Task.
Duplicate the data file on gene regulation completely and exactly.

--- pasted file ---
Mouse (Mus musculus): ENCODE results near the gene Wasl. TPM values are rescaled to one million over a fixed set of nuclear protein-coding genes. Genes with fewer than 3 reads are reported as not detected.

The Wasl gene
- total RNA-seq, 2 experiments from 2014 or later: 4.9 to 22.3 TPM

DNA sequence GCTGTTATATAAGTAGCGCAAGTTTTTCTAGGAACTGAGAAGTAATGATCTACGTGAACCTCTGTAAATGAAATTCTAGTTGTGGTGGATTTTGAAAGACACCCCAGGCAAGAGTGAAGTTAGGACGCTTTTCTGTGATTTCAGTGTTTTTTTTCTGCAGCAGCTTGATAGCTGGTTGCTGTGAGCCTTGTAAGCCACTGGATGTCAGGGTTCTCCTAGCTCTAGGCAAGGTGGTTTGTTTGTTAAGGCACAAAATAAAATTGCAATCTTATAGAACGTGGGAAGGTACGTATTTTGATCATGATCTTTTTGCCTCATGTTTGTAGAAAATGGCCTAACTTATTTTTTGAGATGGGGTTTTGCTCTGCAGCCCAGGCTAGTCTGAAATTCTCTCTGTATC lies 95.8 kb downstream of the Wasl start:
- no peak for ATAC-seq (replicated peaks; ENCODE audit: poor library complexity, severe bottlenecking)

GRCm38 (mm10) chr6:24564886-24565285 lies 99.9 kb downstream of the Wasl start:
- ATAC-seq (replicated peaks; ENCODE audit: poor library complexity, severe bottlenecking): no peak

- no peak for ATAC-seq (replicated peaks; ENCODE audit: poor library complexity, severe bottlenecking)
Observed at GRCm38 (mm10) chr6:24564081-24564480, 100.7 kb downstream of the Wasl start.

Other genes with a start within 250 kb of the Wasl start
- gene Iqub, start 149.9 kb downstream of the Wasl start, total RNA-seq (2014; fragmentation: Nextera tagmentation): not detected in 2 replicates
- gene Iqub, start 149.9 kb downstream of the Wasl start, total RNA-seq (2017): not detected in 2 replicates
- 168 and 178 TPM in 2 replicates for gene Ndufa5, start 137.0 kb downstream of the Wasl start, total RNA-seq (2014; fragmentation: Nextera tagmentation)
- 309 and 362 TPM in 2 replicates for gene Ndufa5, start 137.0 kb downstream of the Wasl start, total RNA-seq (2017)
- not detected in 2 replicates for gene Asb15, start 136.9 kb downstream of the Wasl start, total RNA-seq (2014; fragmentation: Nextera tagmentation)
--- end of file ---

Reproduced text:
Mouse (Mus musculus): ENCODE results near the gene Wasl. TPM values are rescaled to one million over a fixed set of nuclear protein-coding genes. Genes with fewer than 3 reads are reported as not detected.

The Wasl gene
- total RNA-seq, 2 experiments from 2014 or later: 4.9 to 22.3 TPM

DNA sequence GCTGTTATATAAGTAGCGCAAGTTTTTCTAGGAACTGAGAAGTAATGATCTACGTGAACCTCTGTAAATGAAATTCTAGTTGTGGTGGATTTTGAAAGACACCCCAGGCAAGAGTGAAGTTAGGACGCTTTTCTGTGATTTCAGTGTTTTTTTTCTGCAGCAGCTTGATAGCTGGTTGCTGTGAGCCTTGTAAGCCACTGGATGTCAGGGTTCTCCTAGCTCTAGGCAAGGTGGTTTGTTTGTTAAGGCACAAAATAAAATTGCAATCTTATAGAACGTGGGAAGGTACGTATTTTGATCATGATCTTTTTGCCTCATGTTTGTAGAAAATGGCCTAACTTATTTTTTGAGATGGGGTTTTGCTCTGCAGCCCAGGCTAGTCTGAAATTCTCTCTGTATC lies 95.8 kb downstream of the Wasl start:
- no peak for ATAC-seq (replicated peaks; ENCODE audit: poor library complexity, severe bottlenecking)

GRCm38 (mm10) chr6:24564886-24565285 lies 99.9 kb downstream of the Wasl start:
- ATAC-seq (replicated peaks; ENCODE audit: poor library complexity, severe bottlenecking): no peak

- no peak for ATAC-seq (replicated peaks; ENCODE audit: poor library complexity, severe bottlenecking)
Observed at GRCm38 (mm10) chr6:24564081-24564480, 100.7 kb downstream of the Wasl start.

Other genes with a start within 250 kb of the Wasl start
- gene Iqub, start 149.9 kb downstream of the Wasl start, total RNA-seq (2014; fragmentation: Nextera tagmentation): not detected in 2 replicates
- gene Iqub, start 149.9 kb downstream of the Wasl start, total RNA-seq (2017): not detected in 2 replicates
- 168 and 178 TPM in 2 replicates for gene Ndufa5, start 137.0 kb downstream of the Wasl start, total RNA-seq (2014; fragmentation: Nextera tagmentation)
- 309 and 362 TPM in 2 replicates for gene Ndufa5, start 137.0 kb downstream of the Wasl start, total RNA-seq (2017)
- not detected in 2 replicates for gene Asb15, start 136.9 kb downstream of the Wasl start, total RNA-seq (2014; fragmentation: Nextera tagmentation)